OPINION: Realistic Expectations for Cole Kmet’s Rookie Season
The first time I came on the airwaves and claimed that Cole Kmet was an NFL talent was September 25, 2019 on our Irish On Tap postgame recap of the Georgia Game. This also happened to be after Cole spent the first few weeks of the season out with an injury, and made his season debut against the number three team in the nation. As someone who covers Notre Dame and the Chicago Bears, I instantly identified the fit early last season and now we’re here.
I have made it no secret throughout the 2019 college football season and the 2020 NFL Draft process that Cole Kmet was the perfect answer for the Chicago Bears tight end issue. The situation could not have worked out better for Cole as he gets to come in and learn from Jimmy Graham, and the Bears get their playmaking tight end. For style points, this is only the second pick I have forecasted in my years as a Bears fan and covering the team, with Roquan Smith being the other pick.
From a competition standpoint, there is no denying that the Georgia game was the biggest game on Notre Dame’s schedule last season. As previously mentioned, it was Kmet’s first game of the season and he came out on fire leading the charge offensively for the Irish with 9 catches 108 yards and a touchdown. What we will need Kmet to do for the Bears is almost identical to what he had to do at Notre Dame.
The difference for Kmet is he won’t need to be relied on as much going into year one. He won’t have to step in and be the number one tight end target, as the Bears backed up the Brinks truck for Jimmy Graham this offseason. Kmet was used primarily over the middle during the 2019 season, and for a tight end, he was able to attack all three levels of the defense during the 2019 season. I’ve seen people speaking about his 4.7 speed not being fast enough to truly make a difference at this level. I came out and said it during the draft process that Cole Kmet is the closest tight end prospect that we’ve seen to Rob Gronkowski since the man himself and I will die on that hill.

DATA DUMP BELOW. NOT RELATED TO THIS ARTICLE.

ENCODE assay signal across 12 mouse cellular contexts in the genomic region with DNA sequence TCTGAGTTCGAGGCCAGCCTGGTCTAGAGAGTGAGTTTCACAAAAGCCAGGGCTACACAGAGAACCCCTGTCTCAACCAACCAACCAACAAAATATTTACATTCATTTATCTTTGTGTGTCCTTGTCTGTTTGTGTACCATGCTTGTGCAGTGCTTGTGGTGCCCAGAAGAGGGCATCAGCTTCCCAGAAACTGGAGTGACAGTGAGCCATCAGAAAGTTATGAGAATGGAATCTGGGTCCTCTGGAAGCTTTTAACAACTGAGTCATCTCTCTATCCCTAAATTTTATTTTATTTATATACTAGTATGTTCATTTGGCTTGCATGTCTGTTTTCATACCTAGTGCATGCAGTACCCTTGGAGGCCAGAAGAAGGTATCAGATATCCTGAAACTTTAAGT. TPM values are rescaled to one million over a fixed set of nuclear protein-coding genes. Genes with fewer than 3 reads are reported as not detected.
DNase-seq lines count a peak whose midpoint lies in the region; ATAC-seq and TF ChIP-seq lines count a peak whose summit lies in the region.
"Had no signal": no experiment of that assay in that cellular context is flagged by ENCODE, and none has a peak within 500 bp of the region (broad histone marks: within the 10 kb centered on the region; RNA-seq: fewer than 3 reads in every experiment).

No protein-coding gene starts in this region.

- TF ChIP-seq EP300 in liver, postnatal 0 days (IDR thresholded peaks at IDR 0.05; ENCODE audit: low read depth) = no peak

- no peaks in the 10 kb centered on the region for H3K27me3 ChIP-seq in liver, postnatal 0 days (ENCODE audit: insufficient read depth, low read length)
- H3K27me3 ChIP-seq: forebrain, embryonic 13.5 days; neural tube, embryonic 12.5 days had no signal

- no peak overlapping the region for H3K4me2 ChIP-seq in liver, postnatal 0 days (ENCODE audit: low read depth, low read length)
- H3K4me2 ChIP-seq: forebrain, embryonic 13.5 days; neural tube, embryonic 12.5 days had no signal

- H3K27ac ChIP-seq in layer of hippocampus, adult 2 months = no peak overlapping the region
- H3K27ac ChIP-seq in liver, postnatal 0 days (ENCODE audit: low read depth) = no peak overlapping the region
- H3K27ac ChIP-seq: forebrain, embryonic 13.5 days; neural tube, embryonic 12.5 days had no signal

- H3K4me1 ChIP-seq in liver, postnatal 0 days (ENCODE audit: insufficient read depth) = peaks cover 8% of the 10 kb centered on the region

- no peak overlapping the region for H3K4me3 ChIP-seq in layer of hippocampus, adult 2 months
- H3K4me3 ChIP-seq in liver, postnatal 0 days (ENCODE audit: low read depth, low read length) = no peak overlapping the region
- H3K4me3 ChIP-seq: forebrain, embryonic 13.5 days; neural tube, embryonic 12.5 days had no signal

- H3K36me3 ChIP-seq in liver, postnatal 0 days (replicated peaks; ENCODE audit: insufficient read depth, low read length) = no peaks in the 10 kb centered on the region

The first thing you notice when you cut the tape on Kmet is that is his physicality, the guy flat out does not go down in the open field. I’m sure Kmet can attribute his physical style of play to his father Frank Kmet, who played some defensive and offensive line for the Bears in the mid 90’s after a stellar career at Purdue.
People are worried that he will have a tough time getting open, but with the way the Bears offense is set up, I feel he will be utilized primarily in the short to intermediate passing game. He is not shy about using his hands within those first five yards that receivers and defensive backs are allowed to hand fight, and is elite at catching the ball in traffic. Cole finished last season with 43 catches 515 yards and 6 touchdowns with a 12-yard average in ten games for the Fighting Irish.
It’s poetry in motion watching Kmet dissect a defense, he has sure hands, enough speed to get to the second and third level, and can even be utilized out of the slot. Kmet is a gang tackle for opposing defenses and someone who cannot be taken down by arm tackles. His blocking leaves room for improvement, but he wasn’t necessarily used in that role last season as it was up to guys like Tommy Tremble and Brock Wright to do so, making Kmet the pass catching tight end in the Notre Dame offense last season. Kmet should develop into a quality blocking tight end after spending time with Juan Castillo. Let’s be honest, we are talking about a guy who is 6’6″ 262 lbs.
Cole Kmet will be used mainly in goal line sets, and the red zone. A majority of his work will come over the middle with a combination of the seam, slant, drag, and curl routes. I believe that anytime you have guys like Allen Robinson, Jimmy Graham, and Cole Kmet as your targets in the red zone, regardless of who’s slinging it, you’ll come away with six points more often than not. One concern when forecasting what Kmet could do this season is, who will be throwing him the ball? Whether it’s Mitch under center or Nick Foles, you can count on them utilizing their tight ends heavily. The best part about it is the Bears have a plethora of tight ends to sort through before the season.
Expect for Graham to be your top tight end, with Cole Kmet acting as tight end 1A. The Bears aren’t always going to be out there in two tight end sets, but I could see scenarios where Kmet is the clear cut choice in a certain situation over Graham in single tight end sets. No matter which way you look at it, Kmet will be productive in this offense, and has a bright future in the NFL should he stay healthy. As for this season, I have him at 35 catches for at least 500 yards and three touchdowns this season.
The tight end room was arguably the worst in football last season, but with the additions at the position in the offseason, they are set to make one of the biggest leaps among Bears position groups this season and look for Cole Kmet to be a big part of that.